ICC News Release
For Immediate Release: February 25, 2021
Contact: Madison Neal | (202) 754-1173
mneal@iccsafe.org | www.iccsafe.org
The International Code Council joins NAACP to lead discussion on using building regulations to support more sustainable communities
The webinar introduces building codes to the public and how the codes can protect communities directly affected by a changing climate

Washington, D.C.— The International Code Council and the NAACP Centering Equity in the Sustainable Building Sector (CESBS) Initiative have joined to lead a critical conversation about the role of building codes at the upcoming webinar, “Cracking the Code: Using building regulations to support a more sustainable community.”

In this webinar, codes and advocacy experts will discuss what building codes are, how they are developed and implemented across the U.S., and the current opportunities for members of the public to participate in this process. Taking an environmental and climate justice lens, the webinar will focus on assessing areas of improvement and strategies to ensure that building codes protect frontline communities and result from deep democracy.

The presenters at this webinar are:

  • Henry L. Green, Hon. AIA and former President of the International Code Council Board of Directors
  • Anthony Floyd, Fellow AIA, BEAP, Member ASHRAE, LEED® AP, Senior Green Building/Energy Code Consultant for the City of Scottsdale
  • Kathryn Wright, Urban Sustainability Directory’s Network Programs Director, Building Energy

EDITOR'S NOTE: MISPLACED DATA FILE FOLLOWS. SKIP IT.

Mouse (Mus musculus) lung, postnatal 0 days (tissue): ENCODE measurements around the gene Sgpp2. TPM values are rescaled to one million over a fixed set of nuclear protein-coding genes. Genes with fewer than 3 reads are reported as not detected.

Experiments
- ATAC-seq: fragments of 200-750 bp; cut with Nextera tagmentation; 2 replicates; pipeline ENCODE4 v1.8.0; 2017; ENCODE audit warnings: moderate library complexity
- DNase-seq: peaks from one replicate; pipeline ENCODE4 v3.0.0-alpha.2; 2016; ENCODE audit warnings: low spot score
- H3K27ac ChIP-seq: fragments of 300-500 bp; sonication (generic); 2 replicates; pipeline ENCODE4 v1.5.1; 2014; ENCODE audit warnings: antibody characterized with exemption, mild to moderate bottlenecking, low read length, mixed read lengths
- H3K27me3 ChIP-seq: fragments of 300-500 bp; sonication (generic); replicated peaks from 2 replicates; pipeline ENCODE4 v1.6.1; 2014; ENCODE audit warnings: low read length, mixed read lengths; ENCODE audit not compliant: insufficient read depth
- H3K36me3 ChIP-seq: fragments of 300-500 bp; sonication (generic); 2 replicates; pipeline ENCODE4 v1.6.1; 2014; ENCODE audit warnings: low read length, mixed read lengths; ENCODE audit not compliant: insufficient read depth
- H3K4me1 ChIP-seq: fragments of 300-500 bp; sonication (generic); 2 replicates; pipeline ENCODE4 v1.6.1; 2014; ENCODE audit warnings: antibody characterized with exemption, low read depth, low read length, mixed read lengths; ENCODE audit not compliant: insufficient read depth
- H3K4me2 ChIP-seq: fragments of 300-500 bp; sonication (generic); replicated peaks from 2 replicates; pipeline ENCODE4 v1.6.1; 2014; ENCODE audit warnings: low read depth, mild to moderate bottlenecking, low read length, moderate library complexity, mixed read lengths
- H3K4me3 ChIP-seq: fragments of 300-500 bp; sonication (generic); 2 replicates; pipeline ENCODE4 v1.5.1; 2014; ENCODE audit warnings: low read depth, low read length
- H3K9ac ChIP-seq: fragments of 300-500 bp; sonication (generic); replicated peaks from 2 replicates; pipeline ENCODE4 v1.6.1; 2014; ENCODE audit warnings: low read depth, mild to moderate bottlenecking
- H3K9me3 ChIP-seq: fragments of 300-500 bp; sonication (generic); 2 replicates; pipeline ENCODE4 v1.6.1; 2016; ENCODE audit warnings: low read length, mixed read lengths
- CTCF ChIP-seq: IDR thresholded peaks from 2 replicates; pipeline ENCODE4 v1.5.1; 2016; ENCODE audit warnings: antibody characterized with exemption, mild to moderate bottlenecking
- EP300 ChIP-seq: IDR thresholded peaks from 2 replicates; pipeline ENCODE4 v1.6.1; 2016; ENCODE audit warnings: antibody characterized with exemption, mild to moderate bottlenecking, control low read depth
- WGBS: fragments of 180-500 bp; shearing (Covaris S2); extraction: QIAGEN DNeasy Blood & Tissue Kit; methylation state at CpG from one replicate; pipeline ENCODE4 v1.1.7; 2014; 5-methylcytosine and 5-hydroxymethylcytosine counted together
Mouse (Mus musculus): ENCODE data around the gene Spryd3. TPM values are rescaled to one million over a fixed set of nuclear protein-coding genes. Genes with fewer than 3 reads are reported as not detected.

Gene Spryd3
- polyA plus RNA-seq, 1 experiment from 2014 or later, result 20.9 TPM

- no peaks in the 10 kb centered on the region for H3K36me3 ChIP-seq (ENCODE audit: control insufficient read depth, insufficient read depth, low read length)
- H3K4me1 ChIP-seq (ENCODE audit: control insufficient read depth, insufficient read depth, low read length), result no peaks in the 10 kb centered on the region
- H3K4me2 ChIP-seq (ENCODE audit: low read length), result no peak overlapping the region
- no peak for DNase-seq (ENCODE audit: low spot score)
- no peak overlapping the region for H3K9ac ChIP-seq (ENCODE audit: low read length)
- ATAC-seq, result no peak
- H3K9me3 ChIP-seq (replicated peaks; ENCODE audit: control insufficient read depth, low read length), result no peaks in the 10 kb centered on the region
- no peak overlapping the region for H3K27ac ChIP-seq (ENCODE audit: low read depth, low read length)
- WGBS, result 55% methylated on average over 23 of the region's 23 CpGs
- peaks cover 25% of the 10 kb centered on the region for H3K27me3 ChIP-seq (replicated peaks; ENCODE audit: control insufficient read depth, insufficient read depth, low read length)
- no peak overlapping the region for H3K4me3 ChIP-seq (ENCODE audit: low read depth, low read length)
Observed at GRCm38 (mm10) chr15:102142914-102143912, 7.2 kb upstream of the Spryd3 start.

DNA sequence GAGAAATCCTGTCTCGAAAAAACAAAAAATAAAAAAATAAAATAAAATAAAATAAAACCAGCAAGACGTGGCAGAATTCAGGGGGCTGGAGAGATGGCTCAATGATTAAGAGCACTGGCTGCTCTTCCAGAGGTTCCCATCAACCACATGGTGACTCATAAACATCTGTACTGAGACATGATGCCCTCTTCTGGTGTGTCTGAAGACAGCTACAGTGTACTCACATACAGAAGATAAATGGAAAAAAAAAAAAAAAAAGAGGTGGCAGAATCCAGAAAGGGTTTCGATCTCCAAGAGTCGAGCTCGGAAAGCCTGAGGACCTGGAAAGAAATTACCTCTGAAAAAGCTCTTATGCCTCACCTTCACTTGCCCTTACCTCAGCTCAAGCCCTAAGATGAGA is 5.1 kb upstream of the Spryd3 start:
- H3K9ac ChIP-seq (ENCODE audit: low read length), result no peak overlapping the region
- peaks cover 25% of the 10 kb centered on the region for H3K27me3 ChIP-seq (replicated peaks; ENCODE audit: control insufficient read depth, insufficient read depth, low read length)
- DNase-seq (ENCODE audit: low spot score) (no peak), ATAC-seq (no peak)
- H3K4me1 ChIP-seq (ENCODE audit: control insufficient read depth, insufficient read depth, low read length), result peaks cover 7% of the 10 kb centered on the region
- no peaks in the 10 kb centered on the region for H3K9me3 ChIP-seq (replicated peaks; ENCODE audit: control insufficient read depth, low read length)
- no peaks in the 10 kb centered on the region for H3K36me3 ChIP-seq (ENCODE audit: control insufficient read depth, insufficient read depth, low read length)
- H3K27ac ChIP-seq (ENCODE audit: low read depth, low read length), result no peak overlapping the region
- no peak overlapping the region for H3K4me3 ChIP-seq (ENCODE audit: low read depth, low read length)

• Alice Sung, Founding Principal, Greenbank Associates, and Participant at the 2020 U.S. Grassroots Accelerator

“At the Code Council, we are committed to creating safe, sustainable buildings and communities,” says Code Council Chief Executive Officer Dominic Sims, CBO. “Our collaboration with the NAACP supports our mission to create inclusive, sustainable spaces for everyone in our community to live, work and learn.”

“Communities of color and low-income communities are more likely to be in sick buildings, whether it’s mold, lead, asbestos, or radon. We are more likely to be in the least energy-efficient buildings, and that is reflected in the fact that we pay the highest proportion of our income for electricity. And we are more likely to be in the least disaster-resilient buildings, with homes in floodplains or without reinforcement,” says NAACP Environmental and Climate Justice Senior Director, Jacqui Patterson. “Our aim as the nation’s oldest and largest civil rights organization is to be a beacon of inspiration and transformation in centering equity in the sustainable building sector. In doing so, we can catalyze the building of a bigger, broader tent for the sustainable building movement, towards the betterment of the building users, the communities, the economy, and the planet.”

 “Cracking the Code: Using building regulations to support a more sustainable community” will take place March 2, 2021 at 8:00 PM Eastern (U.S. and Canada). Register here to attend.

About the International Code Council

The International Code Council is the leading global source of model codes and standards and building safety solutions. Code Council codes, standards and solutions are used to ensure safe, affordable and sustainable communities and buildings worldwide.

About the NAACP

The mission of the National Association for the Advancement of Colored People (NAACP) is to secure the political, educational, social, and economic equality of rights in order to eliminate race-based discrimination and ensure the health and well-being of all persons. Environmental injustice, including the proliferation of climate change, has a disproportionate impact on communities of color and low-income communities. The NAACP Environmental and Climate Justice Program supports community leadership in addressing this human and civil rights issue. With the launch of the Centering Equity in the Sustainable Building Sector (CESBS) Initiative, the NAACP seeks to universalize access to safe, affordable, healthy, energy-efficient, regenerative, and resilient buildings for all people.